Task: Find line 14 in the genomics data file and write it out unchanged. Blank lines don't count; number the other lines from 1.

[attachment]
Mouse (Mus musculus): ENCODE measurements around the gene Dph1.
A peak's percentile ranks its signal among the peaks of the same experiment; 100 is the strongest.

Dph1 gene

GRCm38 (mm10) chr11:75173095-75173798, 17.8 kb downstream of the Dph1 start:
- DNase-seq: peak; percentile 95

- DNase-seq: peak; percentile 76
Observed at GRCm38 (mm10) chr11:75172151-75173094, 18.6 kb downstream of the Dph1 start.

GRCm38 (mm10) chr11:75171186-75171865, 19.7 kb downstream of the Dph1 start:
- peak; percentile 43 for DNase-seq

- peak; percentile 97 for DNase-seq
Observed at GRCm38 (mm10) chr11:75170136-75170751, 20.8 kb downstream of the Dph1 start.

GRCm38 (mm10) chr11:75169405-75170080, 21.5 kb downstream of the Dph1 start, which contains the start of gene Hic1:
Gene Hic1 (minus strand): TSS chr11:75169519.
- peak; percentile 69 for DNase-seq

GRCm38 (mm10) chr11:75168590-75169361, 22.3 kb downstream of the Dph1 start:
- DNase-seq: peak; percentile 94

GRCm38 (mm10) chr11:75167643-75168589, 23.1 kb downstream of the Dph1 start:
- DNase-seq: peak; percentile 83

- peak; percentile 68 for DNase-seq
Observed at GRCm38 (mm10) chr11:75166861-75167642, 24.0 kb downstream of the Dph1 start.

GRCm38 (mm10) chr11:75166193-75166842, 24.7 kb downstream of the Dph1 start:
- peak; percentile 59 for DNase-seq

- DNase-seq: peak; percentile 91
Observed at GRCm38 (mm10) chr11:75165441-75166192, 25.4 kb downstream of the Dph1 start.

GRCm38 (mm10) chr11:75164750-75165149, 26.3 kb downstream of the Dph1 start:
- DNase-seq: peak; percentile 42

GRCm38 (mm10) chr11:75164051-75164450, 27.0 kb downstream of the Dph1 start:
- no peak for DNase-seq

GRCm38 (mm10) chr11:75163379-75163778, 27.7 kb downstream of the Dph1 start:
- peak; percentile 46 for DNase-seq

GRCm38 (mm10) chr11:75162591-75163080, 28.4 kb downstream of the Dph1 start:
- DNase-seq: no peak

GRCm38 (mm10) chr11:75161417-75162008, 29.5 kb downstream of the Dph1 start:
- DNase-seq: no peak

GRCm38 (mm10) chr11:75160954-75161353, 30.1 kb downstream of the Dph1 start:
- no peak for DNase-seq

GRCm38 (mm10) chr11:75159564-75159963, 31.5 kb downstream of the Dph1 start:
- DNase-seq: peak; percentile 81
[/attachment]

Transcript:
- peak; percentile 69 for DNase-seq